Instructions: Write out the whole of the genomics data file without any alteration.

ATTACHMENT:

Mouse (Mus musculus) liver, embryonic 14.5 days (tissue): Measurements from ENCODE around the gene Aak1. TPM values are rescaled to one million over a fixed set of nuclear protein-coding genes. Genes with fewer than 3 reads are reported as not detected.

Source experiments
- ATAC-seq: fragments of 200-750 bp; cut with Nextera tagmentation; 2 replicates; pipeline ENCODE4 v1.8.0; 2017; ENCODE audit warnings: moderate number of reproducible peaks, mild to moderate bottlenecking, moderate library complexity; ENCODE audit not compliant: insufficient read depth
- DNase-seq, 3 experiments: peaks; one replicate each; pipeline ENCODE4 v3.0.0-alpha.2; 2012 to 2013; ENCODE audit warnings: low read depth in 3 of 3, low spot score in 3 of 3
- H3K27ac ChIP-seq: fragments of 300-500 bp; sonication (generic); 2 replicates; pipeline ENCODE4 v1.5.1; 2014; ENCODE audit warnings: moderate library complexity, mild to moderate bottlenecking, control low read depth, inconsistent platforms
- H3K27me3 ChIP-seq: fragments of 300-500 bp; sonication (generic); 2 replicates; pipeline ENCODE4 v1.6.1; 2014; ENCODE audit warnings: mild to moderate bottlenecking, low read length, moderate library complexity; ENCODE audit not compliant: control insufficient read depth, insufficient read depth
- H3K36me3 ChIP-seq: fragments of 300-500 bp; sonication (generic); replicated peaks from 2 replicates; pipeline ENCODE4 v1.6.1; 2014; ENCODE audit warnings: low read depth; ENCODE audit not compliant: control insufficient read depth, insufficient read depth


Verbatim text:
Mouse (Mus musculus) liver, embryonic 14.5 days (tissue): Measurements from ENCODE around the gene Aak1. TPM values are rescaled to one million over a fixed set of nuclear protein-coding genes. Genes with fewer than 3 reads are reported as not detected.

Source experiments
- ATAC-seq: fragments of 200-750 bp; cut with Nextera tagmentation; 2 replicates; pipeline ENCODE4 v1.8.0; 2017; ENCODE audit warnings: moderate number of reproducible peaks, mild to moderate bottlenecking, moderate library complexity; ENCODE audit not compliant: insufficient read depth
- DNase-seq, 3 experiments: peaks; one replicate each; pipeline ENCODE4 v3.0.0-alpha.2; 2012 to 2013; ENCODE audit warnings: low read depth in 3 of 3, low spot score in 3 of 3
- H3K27ac ChIP-seq: fragments of 300-500 bp; sonication (generic); 2 replicates; pipeline ENCODE4 v1.5.1; 2014; ENCODE audit warnings: moderate library complexity, mild to moderate bottlenecking, control low read depth, inconsistent platforms
- H3K27me3 ChIP-seq: fragments of 300-500 bp; sonication (generic); 2 replicates; pipeline ENCODE4 v1.6.1; 2014; ENCODE audit warnings: mild to moderate bottlenecking, low read length, moderate library complexity; ENCODE audit not compliant: control insufficient read depth, insufficient read depth
- H3K36me3 ChIP-seq: fragments of 300-500 bp; sonication (generic); replicated peaks from 2 replicates; pipeline ENCODE4 v1.6.1; 2014; ENCODE audit warnings: low read depth; ENCODE audit not compliant: control insufficient read depth, insufficient read depth